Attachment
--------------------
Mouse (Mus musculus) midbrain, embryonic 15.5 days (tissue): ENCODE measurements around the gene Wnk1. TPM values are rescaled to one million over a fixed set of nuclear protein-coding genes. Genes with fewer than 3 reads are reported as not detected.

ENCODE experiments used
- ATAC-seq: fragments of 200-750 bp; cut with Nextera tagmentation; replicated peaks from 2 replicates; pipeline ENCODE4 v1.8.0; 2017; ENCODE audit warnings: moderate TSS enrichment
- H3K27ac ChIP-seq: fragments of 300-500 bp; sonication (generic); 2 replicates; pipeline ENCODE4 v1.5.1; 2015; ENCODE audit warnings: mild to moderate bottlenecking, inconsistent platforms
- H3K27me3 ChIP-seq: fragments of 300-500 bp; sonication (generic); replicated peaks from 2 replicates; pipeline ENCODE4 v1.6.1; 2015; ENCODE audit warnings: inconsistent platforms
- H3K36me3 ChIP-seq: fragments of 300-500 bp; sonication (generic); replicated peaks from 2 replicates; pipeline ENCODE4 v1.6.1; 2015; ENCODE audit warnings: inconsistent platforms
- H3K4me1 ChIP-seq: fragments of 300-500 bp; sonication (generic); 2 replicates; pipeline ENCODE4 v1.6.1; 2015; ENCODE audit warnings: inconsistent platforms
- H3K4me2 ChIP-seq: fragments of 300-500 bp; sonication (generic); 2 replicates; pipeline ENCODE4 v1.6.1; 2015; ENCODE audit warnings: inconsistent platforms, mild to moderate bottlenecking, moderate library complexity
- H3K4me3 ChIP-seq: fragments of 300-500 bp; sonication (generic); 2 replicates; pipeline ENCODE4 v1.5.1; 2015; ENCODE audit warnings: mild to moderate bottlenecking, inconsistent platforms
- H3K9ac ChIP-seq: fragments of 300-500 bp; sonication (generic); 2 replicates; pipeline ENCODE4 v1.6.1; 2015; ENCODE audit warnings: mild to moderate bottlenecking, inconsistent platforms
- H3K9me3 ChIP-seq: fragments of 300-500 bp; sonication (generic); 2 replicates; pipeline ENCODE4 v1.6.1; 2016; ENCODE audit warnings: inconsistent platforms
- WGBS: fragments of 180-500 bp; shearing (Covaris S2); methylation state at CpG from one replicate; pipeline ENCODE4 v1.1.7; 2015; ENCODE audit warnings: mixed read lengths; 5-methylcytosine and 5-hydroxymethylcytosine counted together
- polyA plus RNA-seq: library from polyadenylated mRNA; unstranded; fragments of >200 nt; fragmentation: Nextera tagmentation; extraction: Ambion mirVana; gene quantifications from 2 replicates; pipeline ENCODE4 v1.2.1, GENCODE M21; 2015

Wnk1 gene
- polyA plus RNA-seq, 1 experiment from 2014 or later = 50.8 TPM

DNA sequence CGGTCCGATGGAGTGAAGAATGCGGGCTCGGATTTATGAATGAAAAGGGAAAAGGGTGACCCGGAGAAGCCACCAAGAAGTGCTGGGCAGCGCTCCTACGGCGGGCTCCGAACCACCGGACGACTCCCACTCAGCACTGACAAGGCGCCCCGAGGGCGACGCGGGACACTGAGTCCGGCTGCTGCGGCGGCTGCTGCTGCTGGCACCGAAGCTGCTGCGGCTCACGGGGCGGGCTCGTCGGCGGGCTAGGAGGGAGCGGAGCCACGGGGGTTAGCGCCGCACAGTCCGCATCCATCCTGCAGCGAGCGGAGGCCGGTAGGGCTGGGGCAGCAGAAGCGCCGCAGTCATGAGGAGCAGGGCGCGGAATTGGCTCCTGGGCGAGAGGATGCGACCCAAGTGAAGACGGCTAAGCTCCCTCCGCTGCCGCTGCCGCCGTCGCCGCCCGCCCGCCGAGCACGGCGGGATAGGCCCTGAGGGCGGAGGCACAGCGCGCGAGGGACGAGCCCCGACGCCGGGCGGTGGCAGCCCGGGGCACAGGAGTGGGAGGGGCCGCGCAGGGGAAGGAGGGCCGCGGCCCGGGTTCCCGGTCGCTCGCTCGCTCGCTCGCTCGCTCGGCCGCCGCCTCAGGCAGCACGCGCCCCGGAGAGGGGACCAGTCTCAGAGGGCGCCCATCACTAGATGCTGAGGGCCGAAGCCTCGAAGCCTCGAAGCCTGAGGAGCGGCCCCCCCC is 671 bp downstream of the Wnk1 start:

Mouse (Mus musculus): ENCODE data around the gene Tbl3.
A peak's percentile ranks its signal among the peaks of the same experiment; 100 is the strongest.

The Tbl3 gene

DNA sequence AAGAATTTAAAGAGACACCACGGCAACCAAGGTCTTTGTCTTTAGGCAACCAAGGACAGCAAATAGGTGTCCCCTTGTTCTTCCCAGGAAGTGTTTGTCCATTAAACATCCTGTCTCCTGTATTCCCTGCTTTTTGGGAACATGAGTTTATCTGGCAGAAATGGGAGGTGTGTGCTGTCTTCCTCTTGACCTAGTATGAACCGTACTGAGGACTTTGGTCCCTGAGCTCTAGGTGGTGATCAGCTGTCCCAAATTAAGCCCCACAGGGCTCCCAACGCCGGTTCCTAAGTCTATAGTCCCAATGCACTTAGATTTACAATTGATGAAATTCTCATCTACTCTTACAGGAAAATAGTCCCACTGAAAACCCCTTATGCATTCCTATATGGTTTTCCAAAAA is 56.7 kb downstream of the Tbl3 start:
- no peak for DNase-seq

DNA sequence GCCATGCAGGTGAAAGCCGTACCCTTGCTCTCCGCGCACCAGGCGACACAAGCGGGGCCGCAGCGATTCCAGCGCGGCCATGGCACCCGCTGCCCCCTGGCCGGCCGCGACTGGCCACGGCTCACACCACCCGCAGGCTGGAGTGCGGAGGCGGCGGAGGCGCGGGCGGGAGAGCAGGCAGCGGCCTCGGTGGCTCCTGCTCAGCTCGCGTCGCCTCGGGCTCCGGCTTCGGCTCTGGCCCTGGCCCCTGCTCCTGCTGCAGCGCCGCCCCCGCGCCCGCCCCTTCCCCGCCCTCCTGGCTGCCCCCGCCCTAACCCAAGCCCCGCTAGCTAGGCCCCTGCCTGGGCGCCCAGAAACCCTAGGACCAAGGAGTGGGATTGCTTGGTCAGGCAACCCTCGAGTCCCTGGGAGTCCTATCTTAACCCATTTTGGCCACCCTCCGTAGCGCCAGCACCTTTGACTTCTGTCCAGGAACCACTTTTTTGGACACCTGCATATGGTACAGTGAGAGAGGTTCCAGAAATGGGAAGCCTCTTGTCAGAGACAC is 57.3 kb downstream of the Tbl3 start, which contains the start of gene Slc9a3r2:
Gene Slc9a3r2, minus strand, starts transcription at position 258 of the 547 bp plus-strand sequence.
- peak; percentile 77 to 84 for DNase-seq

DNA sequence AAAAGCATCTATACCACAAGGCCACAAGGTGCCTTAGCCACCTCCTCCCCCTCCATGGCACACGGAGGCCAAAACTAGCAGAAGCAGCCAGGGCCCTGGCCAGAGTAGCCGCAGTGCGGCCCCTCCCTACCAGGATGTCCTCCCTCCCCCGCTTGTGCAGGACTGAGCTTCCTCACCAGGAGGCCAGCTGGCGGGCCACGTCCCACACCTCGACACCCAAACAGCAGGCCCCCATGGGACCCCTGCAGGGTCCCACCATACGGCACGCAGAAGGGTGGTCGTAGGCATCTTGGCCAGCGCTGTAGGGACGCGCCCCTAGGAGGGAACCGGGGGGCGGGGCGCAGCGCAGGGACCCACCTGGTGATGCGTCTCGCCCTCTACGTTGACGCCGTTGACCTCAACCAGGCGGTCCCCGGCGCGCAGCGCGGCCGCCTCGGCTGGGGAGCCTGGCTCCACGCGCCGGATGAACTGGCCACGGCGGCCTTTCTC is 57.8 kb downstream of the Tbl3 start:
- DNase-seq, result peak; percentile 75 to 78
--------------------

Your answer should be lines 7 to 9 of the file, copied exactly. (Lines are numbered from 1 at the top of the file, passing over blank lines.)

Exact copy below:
- H3K4me1 ChIP-seq: fragments of 300-500 bp; sonication (generic); 2 replicates; pipeline ENCODE4 v1.6.1; 2015; ENCODE audit warnings: inconsistent platforms
- H3K4me2 ChIP-seq: fragments of 300-500 bp; sonication (generic); 2 replicates; pipeline ENCODE4 v1.6.1; 2015; ENCODE audit warnings: inconsistent platforms, mild to moderate bottlenecking, moderate library complexity
- H3K4me3 ChIP-seq: fragments of 300-500 bp; sonication (generic); 2 replicates; pipeline ENCODE4 v1.5.1; 2015; ENCODE audit warnings: mild to moderate bottlenecking, inconsistent platforms